On 26 April 1986 at 1735 hours local time the Indian flag bulk carrier Jhansi Ki Rani of 42141 gross tonnes, on a passage from Newcastle, Australia to Higashie Harima, Japan, ran aground on Frederick Reef in position 21°01.5'S 154°22'E.
At the time of the investigation on 2 May 1986 there had been no injury to any person, the ship was still aground and a salvage team was onboard with a tug standing by. Preparations were underway to attempt to refloat the vessel.
A minor quantity of oil pollution was sighted after the grounding. This pollution was apparently the result of the forward oil fuel deep tank which held 1 tonne of fuel oil, being holed on grounding.
All other fuel tanks were situated aft and were intact at the time of the investigation. The danger of further pollution was negligible.
The grounding was causedd by an accumulation of factors:
- No definite position fixes were obtained since 1736 hours on 25/4/86.
- Both the Master and Chief Officer showed an unseamanlike complacency in their navigational duties when approaching a hazard of this nature in the prevailing weather conditions. While the light tower is normally a good radar target in good conditions, it should have been realised that rain clutter could obscure the echo return. Slowing or stopping the vessel would have been prudent under the circumstances. (a) Both officers were relying on picking up the light tower at 22 miles on the radar, as this was the distance that the light tower was picked up on the way south. No consideration was given to the fact that the rain showers and drizzle could affect radar propagation, or that the tower was located on the northern tip of the reef. (b) Both expected to see the light at a specified time. Even when the Chief Officer picked up a target on radar on the starboard bow he assumed it was a ship, because the light was not expected until later. (c) Even though the visibility was down to 2-3 kms. (1-1.6 miles) the Chief Officer did not call the Master.
- The Master did not properly assess the significance of the data concerning the prevailing currents, particularly as published in the sailing directions, Australia Pilot Volume 3.
- The Master's assessment of the current and ships expected speed was wrong. The vessel was apparently set to the West while the speed made good was hardly affected. The master and officers seriously underestimated the spped of the vessel. Given that the last definite position of the vessel was obtained within 50 miles of the coast, it would have been reasonable to assume that any adverse current experienced then, may have dissipated when the vessel was virtually in the open ocean. Had the dead reckoning positions been run up at the vessel's service speed, the solar position line obtained at 0800 hours on the 26th April would have indicated that the vessel was to the west of her intended course.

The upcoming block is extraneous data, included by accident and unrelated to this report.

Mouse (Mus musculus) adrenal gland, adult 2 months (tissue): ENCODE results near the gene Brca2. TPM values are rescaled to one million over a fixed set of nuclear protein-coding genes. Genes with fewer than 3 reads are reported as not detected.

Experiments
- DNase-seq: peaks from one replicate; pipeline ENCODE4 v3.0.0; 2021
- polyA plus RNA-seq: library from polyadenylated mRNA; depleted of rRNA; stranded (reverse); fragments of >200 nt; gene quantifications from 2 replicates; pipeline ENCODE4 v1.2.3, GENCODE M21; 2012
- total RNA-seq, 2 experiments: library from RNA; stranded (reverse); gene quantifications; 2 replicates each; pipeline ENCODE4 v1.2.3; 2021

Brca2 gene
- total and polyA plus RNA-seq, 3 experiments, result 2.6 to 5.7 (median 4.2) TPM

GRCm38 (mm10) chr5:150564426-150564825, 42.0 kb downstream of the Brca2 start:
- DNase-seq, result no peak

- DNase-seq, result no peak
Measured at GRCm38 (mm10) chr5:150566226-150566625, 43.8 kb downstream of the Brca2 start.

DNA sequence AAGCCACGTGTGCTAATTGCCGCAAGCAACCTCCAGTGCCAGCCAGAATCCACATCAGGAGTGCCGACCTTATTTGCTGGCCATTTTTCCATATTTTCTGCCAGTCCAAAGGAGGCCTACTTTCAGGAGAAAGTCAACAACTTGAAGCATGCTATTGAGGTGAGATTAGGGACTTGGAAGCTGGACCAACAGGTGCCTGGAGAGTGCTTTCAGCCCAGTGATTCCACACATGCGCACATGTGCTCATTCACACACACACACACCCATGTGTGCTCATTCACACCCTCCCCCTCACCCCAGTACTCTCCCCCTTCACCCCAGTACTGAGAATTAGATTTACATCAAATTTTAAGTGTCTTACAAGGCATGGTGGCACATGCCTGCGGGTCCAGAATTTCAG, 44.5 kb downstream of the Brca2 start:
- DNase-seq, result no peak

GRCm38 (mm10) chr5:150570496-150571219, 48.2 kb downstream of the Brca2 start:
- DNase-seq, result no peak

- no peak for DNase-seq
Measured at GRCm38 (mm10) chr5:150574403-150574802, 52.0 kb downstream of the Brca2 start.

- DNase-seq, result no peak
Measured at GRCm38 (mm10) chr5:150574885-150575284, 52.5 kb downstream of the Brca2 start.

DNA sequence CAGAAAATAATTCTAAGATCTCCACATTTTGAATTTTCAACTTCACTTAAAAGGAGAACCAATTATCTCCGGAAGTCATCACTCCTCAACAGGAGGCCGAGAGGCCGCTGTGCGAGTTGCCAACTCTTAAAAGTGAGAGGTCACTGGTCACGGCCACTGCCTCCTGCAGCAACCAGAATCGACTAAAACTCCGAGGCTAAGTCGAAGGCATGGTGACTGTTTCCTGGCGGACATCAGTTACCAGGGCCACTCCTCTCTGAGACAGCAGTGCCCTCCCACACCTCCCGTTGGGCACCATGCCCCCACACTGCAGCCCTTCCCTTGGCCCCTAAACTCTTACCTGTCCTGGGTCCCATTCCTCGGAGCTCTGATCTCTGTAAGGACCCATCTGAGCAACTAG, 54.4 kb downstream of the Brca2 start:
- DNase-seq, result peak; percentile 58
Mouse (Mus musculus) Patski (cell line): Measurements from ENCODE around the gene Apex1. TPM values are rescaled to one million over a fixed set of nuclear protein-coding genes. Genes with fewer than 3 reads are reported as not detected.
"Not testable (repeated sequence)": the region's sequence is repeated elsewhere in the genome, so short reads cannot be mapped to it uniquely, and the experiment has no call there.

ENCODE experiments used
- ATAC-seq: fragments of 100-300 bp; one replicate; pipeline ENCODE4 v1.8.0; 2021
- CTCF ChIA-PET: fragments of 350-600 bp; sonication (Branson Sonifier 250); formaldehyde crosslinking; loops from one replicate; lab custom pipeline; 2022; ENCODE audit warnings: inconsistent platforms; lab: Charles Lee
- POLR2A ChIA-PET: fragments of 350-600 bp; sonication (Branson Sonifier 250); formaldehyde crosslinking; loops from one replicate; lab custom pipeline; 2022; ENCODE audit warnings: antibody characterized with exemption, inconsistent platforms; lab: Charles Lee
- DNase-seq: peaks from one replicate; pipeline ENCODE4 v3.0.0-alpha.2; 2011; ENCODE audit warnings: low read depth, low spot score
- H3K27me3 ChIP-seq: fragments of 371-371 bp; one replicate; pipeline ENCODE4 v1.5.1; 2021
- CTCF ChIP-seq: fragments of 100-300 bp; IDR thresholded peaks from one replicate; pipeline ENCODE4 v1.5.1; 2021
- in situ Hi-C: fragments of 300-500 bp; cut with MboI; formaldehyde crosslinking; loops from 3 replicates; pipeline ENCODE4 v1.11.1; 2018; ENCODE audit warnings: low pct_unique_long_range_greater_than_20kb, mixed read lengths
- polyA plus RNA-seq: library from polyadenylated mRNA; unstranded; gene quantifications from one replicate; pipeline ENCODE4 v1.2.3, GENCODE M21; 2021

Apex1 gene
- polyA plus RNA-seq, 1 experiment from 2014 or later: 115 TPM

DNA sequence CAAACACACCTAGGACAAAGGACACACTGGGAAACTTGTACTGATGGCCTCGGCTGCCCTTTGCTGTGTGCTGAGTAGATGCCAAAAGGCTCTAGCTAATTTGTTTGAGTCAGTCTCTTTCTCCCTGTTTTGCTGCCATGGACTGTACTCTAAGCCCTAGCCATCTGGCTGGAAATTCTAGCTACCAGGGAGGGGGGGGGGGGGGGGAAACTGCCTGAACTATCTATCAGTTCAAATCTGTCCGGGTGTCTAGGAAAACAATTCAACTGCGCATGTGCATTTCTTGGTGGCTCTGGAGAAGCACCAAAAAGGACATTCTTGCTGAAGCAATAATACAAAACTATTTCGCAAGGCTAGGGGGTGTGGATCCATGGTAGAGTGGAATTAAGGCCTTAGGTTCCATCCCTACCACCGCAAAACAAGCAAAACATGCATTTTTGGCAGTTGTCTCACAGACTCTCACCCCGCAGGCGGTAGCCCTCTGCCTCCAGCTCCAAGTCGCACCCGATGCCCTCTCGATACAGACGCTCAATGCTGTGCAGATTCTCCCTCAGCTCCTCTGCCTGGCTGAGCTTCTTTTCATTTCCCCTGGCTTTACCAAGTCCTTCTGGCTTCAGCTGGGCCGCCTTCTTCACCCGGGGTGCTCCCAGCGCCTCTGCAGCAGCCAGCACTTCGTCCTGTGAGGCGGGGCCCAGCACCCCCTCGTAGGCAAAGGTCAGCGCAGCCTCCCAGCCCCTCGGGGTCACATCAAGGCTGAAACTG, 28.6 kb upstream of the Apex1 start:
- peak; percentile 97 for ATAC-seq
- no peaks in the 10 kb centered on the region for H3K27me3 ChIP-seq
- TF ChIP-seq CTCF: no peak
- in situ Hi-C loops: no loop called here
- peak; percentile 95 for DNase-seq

- The degree to which the concentration of the Chief Officer was affected by the presence of the Chief Engineer is not known.
- Although it is realized that the deck log and bridge note book would have been written up some time after the grounding, there is still doubt over the times and distances given for the interval between first visually sighting the reef and running aground. While these anomalies are not considered significant in relation to the cause of the grounding, it does call into question the accuracy of the officers statements as it has been established that the ship's average speed for the previous day had been 11.54 knots.
- The engines were run astern intermittently between 1736 hours and 1913 hours, without a full assessment of the damage to the vessel being made. This action may have increased the damage to the hull and, in the worst case, if the ship had come off the reef, it may have sunk immediately. Subsequent to the grounding the seriousness of the situation and potential danger to the ship was compounded in that:-
- The design of the duct keel and engine room cofferdam system as an integral unit, with no provision for subdivision, made the engine room vulnerable in the event of bottom damage. Water entered the engine room, from the duct keel and cofferdam, through sounding pipes, the duct keel venting system and leaking manhole covers.
- The cofferdam sounding pipe caps were left uncapped.
- There would appear to have been an excessive amount of rags and jute in the engine room bilges which caused the pumps to become blocked.
|Date:||26 April 1986||Investigation status:||Completed|
|Location:||Outer Route GBR|
|Release date:||01 October 1986||Occurrence category:||Incident|
|Report status:||Final||Highest injury level:||None|
|Vessel||Jhansi Ki Rani D1549|
|Type of operation||Bulk carrier|
|Damage to vessel||Minor|
|Departure point||Newcastle, NSW|
|Destination||Higashie Harima, Japan|